Wilson Tang’s Fung Tu Minds Its Manners a Bit Too Much


At Nom Wah Tea Parlor, Chinatown’s oldest dim sum restaurant, your waiter will speak questionable English. He may have stronger command of the language than he lets on, but inside Wilson Tang’s classic Doyers Street dinette, it’s best to keep things simple; you order what’s on the menu; they bring it to you. The brash “have it our way” service comforts and charms.

Tang’s new venture, Fung Tu, is more mannered. Opened in November with partners John Wells (Mas Farmhouse), chef Jonathan Wu (Per Se), and general manager-sommelier Jason Wagner (L’Atelier de Joël Robuchon), the restaurant shares a block with white-walled galleries, laundromats, and Chinese sundry shops; this stretch of Orchard Street, just above Canal, is fast becoming swanky. Inside its finely papered walls, Fung Tu is serving genteel, if sometimes cerebral, Chinese-New American food to diners seeking adventure.

On its website, the restaurant describes its cuisine as a “creative and personal style of Chinese-American food . . . complemented by a terroir-driven beverage program.” Wagner stocks light, drinkable Old World and California wines, which he says enhance the food, while avoiding Chinese tipples, which tend to fall below his standard. Above all, there is concern for quality.

So the restaurant offers virtues aplenty, and service is perhaps the strongest of them. Hospitality is casual without overstepping; Wagner’s years in fine dining schooled him in the rules of highest service, and here, he and his waiters can relax and relate to their diners while remembering to crumb the table between courses and re-folding (but not replacing) your napkin for you. They listen with ears trained on turning a good experience into a great one.

But the front of the house needs more help from the back: Fung Tu lacks fire in the kitchen. Wu’s food is interesting but not beguiling, and many dishes taste good while lacking that something extra that seduces.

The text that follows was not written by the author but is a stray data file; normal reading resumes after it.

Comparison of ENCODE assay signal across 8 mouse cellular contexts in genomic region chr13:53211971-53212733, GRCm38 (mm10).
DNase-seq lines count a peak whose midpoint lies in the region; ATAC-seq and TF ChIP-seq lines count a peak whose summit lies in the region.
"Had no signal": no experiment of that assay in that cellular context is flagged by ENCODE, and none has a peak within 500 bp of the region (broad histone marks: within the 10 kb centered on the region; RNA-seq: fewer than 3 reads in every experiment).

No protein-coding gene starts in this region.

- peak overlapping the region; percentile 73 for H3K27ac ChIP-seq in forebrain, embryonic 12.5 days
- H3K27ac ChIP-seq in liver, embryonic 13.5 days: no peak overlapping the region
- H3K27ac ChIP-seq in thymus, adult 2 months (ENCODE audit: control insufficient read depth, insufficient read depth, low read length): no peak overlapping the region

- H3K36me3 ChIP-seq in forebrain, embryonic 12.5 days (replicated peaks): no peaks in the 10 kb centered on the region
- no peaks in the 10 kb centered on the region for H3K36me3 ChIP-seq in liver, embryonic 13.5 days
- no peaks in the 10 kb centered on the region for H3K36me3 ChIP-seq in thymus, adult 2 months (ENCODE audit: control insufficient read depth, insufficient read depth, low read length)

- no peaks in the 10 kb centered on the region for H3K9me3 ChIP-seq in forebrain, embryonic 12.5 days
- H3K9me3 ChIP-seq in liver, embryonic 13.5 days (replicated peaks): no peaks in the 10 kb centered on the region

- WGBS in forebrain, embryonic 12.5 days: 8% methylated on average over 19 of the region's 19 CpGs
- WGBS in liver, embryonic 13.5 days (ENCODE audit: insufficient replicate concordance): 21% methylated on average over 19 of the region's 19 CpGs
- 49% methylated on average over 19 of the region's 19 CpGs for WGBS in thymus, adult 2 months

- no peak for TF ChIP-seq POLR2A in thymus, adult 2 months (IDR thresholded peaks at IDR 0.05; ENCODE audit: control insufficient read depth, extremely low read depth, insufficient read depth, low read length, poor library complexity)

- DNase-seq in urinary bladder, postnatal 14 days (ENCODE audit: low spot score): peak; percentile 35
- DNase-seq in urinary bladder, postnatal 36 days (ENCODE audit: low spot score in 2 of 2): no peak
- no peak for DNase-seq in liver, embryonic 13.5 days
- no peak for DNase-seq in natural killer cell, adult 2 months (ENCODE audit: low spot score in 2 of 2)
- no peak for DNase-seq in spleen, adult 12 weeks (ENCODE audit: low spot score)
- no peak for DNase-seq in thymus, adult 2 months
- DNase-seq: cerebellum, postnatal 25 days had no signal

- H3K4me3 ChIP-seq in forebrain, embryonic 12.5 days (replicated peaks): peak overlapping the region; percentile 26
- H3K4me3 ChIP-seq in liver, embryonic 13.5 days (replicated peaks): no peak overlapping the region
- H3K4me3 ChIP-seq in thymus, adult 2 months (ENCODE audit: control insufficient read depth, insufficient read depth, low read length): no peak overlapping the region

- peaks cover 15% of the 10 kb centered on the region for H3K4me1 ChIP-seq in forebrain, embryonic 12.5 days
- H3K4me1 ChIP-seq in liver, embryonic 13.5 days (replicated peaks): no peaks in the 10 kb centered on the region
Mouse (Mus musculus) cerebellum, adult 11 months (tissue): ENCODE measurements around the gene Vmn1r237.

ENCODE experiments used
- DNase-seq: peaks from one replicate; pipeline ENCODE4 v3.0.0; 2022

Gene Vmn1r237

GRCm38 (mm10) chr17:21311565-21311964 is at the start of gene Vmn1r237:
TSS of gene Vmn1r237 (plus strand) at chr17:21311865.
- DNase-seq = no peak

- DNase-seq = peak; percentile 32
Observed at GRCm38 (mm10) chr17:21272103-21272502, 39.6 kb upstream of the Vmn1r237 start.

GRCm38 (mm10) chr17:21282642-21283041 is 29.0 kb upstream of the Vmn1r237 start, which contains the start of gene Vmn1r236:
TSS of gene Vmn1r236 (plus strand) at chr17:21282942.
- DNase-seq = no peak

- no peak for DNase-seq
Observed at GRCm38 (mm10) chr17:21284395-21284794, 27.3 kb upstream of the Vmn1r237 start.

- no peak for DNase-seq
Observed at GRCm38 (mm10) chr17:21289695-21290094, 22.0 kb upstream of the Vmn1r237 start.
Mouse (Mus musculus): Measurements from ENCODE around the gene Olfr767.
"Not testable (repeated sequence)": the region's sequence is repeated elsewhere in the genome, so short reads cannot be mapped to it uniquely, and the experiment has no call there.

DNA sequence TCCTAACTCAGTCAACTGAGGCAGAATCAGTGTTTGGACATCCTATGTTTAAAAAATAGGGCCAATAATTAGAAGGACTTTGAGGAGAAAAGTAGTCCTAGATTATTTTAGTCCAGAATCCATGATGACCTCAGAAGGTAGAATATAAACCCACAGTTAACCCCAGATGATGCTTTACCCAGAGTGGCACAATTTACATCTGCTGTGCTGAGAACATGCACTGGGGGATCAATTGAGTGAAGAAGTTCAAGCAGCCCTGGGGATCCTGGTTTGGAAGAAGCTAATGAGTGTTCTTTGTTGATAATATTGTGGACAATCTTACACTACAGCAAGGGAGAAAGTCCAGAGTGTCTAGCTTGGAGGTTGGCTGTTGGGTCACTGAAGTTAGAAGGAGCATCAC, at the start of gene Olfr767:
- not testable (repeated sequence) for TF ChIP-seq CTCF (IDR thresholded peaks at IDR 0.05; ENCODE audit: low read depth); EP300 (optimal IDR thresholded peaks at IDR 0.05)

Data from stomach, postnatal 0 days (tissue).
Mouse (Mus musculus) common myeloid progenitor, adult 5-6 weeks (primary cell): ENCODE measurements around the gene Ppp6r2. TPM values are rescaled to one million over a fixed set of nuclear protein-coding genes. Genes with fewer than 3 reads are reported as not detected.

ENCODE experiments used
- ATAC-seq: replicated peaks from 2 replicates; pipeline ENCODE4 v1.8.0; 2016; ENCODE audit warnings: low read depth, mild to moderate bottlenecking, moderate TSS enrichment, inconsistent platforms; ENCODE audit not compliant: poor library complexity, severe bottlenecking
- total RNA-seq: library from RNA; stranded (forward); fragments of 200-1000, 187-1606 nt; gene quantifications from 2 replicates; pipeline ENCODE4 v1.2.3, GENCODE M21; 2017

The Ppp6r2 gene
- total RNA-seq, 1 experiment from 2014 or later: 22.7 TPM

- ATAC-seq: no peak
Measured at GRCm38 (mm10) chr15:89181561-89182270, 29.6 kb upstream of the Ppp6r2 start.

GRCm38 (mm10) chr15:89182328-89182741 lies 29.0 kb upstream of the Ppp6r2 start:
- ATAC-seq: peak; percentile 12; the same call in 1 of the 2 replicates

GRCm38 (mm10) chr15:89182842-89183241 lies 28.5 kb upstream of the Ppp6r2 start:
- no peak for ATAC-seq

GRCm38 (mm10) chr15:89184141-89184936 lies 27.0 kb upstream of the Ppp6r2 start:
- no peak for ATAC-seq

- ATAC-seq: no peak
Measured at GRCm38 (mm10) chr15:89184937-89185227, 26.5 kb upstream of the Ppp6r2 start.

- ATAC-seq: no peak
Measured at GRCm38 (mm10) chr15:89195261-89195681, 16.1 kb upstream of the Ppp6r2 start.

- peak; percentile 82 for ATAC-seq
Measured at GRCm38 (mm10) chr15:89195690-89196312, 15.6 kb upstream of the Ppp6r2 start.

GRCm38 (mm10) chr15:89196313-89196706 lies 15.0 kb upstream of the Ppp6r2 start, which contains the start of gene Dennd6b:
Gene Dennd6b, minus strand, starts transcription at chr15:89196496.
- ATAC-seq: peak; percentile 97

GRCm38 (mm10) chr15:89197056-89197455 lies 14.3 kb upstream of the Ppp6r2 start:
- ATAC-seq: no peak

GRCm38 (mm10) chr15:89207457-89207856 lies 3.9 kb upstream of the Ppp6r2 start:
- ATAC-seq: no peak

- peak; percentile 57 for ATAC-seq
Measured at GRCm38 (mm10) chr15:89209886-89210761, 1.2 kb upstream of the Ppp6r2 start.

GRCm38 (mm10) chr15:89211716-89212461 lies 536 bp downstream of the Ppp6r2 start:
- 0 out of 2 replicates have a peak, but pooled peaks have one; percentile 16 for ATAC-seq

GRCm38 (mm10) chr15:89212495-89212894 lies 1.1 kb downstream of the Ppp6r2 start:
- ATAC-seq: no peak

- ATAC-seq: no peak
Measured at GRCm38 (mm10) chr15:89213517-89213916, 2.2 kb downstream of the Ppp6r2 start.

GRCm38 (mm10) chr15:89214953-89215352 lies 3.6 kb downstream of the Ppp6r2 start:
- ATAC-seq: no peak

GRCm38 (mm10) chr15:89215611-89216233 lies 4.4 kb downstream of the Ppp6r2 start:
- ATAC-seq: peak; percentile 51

His “Chinese sashimi” ($14), thin-sliced, undressed striped bass, looks elegant on the plate with whorls of grassy snow pea leaves, but, lacking acid — citrus, pickle, whatever — the dish reads bland and flat. And “dumpling knot” noodles, dressed in a porky Sichuan sauce ($19), come with a warning: “This is one of our spiciest dishes,” our waiter says as we order it. But instead of setting my mouth aflame in dan-dan spice, the dish recalls the American chop suey of my youth; it’s comforting and crave-worthy, but it needn’t be mere child’s food. My adult palate wants more. There are miles of post-Asian-Invasion inroads to explore, and New York could use another thoughtful look at the intersection of Chinese and American cuisines.

Thankfully, some of Wu’s dishes offer a sidelong glance into uncharted territory. Smoked dates ($7), stuffed with duck and buttermilk-battered and fried to a flaky, amber crisp, are worlds unto themselves, the bird’s flesh blending with fruit into a salty-sweet, singular mass. Likewise, roasted beets ($12), with garlic chive chiffonade and dried tofu chips, are an earthy delight.

Then, a pair of fried pork chops ($24), dredged in fragrant, barely there breading, tantalizes the tongue; served naked on the plate with tangy, sweet-and-sour pickled cabbage, it’s a beautiful, orchestrated entrée. And a bowl of sweet potato rice cakes ($23) with briny sautéed kale, lap cheong (a sweet dry sausage), and cashews was equally enchanting.

One of Wu’s more unusual dishes is a heady bowl of silken fish tofu ($12) topped with shredded seaweed and powdered beef. It’s a smooth, umami-rich oddity, but I wonder about its real-life application: Would someone eat a bowl of this stuff at home? I spoon bite after bite into my mouth, trying to figure that out; I never arrive at an answer, but the bowl is suddenly empty.

The much-discussed stir-fried celtuce ($13) is similarly strange. Here, a soft-boiled egg nests in honeydew-green vegetable (celtuce, a lettuce grown for its stalk, rather than leaf), which is cut into thin strips and stir-fried in popcorn purée. But celtuce, like lettuce, lacks flavor, and the egg, subtly marinated and soft-yolked, can’t carry the dish to fruition. Again, I want more acid, more fishiness, more spice, more something.

But desserts are small and nice. On a recent night, balls of chocolate peanut-butter ganache ($6), rolled in sesame and paired with sweet Brachetto at Wagner’s recommendation, match like peanut butter and jelly, revealing Fung Tu at its best: fun, unexpected, whimsical, and exciting.